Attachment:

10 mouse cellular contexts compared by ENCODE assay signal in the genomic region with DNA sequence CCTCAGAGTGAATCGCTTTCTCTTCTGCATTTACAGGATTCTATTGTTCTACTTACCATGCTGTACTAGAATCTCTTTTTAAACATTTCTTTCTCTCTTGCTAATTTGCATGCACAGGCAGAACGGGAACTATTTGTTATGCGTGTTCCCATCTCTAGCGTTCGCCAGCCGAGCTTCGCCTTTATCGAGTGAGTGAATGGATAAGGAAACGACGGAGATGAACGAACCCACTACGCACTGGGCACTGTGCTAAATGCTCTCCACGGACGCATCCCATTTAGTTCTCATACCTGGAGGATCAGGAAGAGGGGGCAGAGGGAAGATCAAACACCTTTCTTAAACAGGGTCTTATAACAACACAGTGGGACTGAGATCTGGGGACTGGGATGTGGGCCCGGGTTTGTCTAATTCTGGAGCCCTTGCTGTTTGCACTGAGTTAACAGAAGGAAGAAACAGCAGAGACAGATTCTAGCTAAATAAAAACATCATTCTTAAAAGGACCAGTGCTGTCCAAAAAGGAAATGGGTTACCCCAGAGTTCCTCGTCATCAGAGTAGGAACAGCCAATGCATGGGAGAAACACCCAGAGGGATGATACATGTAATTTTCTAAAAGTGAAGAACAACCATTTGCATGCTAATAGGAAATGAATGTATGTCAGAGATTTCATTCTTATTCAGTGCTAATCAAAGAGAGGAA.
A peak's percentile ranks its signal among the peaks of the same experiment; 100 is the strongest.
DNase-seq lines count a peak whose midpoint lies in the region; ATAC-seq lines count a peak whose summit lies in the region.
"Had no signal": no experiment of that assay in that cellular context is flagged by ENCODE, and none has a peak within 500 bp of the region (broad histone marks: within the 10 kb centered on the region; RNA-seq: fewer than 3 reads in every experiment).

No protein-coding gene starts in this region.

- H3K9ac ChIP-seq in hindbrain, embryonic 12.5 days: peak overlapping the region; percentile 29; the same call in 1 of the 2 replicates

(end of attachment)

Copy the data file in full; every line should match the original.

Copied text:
10 mouse cellular contexts compared by ENCODE assay signal in the genomic region with DNA sequence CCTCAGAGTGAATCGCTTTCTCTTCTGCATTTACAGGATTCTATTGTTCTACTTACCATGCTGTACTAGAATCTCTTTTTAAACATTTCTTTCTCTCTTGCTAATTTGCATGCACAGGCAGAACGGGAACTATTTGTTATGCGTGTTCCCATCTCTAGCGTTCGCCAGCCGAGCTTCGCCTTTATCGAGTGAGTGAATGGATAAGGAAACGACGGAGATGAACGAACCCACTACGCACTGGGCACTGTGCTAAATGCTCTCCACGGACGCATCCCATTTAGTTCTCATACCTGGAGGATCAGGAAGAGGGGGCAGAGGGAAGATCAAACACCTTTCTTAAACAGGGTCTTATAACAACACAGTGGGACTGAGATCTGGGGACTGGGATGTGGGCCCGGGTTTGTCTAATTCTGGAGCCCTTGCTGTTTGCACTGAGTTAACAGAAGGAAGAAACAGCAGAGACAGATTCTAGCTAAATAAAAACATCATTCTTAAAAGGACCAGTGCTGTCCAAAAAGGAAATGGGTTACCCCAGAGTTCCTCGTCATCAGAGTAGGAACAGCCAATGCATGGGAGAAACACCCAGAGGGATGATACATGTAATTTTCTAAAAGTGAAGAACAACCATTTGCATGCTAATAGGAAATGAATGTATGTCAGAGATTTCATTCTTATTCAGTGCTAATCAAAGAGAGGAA.
A peak's percentile ranks its signal among the peaks of the same experiment; 100 is the strongest.
DNase-seq lines count a peak whose midpoint lies in the region; ATAC-seq lines count a peak whose summit lies in the region.
"Had no signal": no experiment of that assay in that cellular context is flagged by ENCODE, and none has a peak within 500 bp of the region (broad histone marks: within the 10 kb centered on the region; RNA-seq: fewer than 3 reads in every experiment).

No protein-coding gene starts in this region.

- H3K9ac ChIP-seq in hindbrain, embryonic 12.5 days: peak overlapping the region; percentile 29; the same call in 1 of the 2 replicates